Nvidia vs. AMD vs. Intel: Comparing AI Chip Sales
Nvidia has become an early winner of the generative AI boom.
The company reported record revenue in its second quarter earnings report, with sales of AI chips playing a large role. If we compare to other American competitors, what do the AI chip sales of Nvidia vs. AMD vs. Intel look like?
In this graphic, we use earnings reports from each company to see their revenue over time.
A Clear Leader Emerges
While the companies don’t report revenue for their AI chips specifically, they do share revenue for their Data Center segment.
The Data Center segment includes chips like Central Processing Units (CPUs), Data Processing Units (DPUs), and Graphic Processing Units (GPUs). The latter are preferred for AI because they can perform many simple tasks simultaneously and efficiently.
Below, we show how quarterly Data Center revenue has grown for Nvidia vs. AMD vs. Intel.
Source: Nvidia, AMD, Intel. Quarters are based on the calendar year. In cases where revenue was revised at a later date, we have used the latest available revision. Intel integrated its Accelerated Computing Systems & Graphics (AXG) group into its Data Center Group in 2023. We have included revenue from the AXG group in the Data Center revenue for quarters prior to 2023 except for Q1 and Q2 2022, where revised Data Center revenue was provided by Intel.
Nvidia’s Data Center revenue has quadrupled over the last two years, and it’s estimated to have more than 70% of the market share for AI chips.
The company achieved dominance by recognizing the AI trend early, becoming a one-stop shop offering chips, software, and access to specialized computers. After hitting a $1 trillion market cap earlier in 2023, the stock continues to soar.
Competition Between Nvidia vs. AMD vs. Intel
If we compare Nvidia vs. AMD, the latter company has seen slower growth and less revenue. Its MI250 chip was found to be 80% as fast as Nvidia’s A100 chip.
However, AMD has recently put a focus on AI, announcing a new MI300X chip with 192GB of memory compared to the 141GB that Nvidia’s new GH200 offers. More memory reduces the amount of GPUs needed, and could make AMD a stronger contender in the space.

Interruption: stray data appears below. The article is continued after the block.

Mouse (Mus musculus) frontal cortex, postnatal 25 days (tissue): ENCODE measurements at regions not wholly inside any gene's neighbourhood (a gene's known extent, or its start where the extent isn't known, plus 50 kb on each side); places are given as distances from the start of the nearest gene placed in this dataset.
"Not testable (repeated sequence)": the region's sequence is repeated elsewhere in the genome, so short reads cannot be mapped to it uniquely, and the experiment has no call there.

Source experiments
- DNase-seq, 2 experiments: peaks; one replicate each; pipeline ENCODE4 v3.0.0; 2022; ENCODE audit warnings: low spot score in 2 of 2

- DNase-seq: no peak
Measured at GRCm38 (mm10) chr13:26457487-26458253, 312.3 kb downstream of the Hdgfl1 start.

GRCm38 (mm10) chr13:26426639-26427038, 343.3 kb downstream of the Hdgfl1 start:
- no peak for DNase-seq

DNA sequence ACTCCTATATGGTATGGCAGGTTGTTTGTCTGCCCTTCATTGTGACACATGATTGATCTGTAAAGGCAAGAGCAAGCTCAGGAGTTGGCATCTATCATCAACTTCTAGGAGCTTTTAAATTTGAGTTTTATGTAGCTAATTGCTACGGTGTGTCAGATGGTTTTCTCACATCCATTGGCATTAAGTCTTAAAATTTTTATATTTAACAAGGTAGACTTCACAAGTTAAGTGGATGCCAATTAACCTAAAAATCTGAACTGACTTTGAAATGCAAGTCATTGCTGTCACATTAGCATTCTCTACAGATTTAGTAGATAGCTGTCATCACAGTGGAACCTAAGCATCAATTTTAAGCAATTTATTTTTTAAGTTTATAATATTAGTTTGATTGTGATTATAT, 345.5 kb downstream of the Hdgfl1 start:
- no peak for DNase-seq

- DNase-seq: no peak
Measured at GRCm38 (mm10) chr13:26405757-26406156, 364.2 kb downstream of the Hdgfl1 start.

In contrast, Intel has seen yearly revenue declines and has virtually no market share in AI chips. The company is better known for making traditional CPUs, and its foray into the AI space has been fraught with issues. Its Sapphire Rapids processor faced years of delays due to a complex design and numerous glitches.
Going forward, all three companies have indicated they plan to increase their AI offerings. It’s not hard to see why: ChatGPT reportedly runs on 10,000 Nvidia A100 chips, which would carry a total price tag of around $100 million dollars.
As more AI models are developed, the infrastructure that powers them will be a huge revenue opportunity.
Charted: What are Retail Investors Interested in Buying in 2023?
What key themes and strategies are retail investors looking at for the rest of 2023? Preview: AI is a popular choice.
Charted: Retail Investors’ Top Picks for 2023
U.S. retail investors, enticed by a brief pause in the interest rate cycle, came roaring back in the early summer. But what are their investment priorities for the second half of 2023?
We visualized the data from Public’s 2023 Retail Investor Report, which surveyed 1,005 retail investors on their platform, asking “which investment strategy or themes are you interested in as part of your overall investment strategy?”
Survey respondents ticked all the options that applied to them, thus their response percentages do not sum to 100%.
Where Are Retail Investors Putting Their Money?
By far the most popular strategy for retail investors is dividend investing with 50% of the respondents selecting it as something they’re interested in.
Dividends can help supplement incomes and come with tax benefits (especially for lower income investors or if the dividend is paid out into a tax-deferred account), and can be a popular choice during more inflationary times.
|Investment Strategy||Percent of Respondents|
|Total Stock Market Index||36%|
|Gold & Precious Metals||23%|
Meanwhile, the hype around AI hasn’t faded, with 36% of the respondents saying they’d be interested in investing in the theme—including juggernaut chipmaker Nvidia. This is tied for second place with Total Stock Market Index investing.
Treasury Bills (30%) represent the safety anchoring of the portfolio but the ongoing climate crisis is also on investors’ minds with Renewable Energy (33%) and EVs (27%) scoring fairly high on the interest list.
Commodities and Inflation-Protection stocks on the other hand have fallen out of favor.
Come on Barbie, Let’s Go Party…
Another interesting takeaway pulled from the survey is how conversations about prevailing companies—or the buzz around them—are influencing trades. The platform found that public investors in Mattel increased 6.6 times after the success of the ‘Barbie’ movie.
Bud Light also saw a 1.5x increase in retail investors, despite receiving negative attention from their fans after the company did a beer promotion campaign with trans influencer Dylan Mulvaney.
Given the origin story of a large chunk of American retail investors revolves around GameStop and AMC, these insights aren’t new, but they do reveal a persisting trend.
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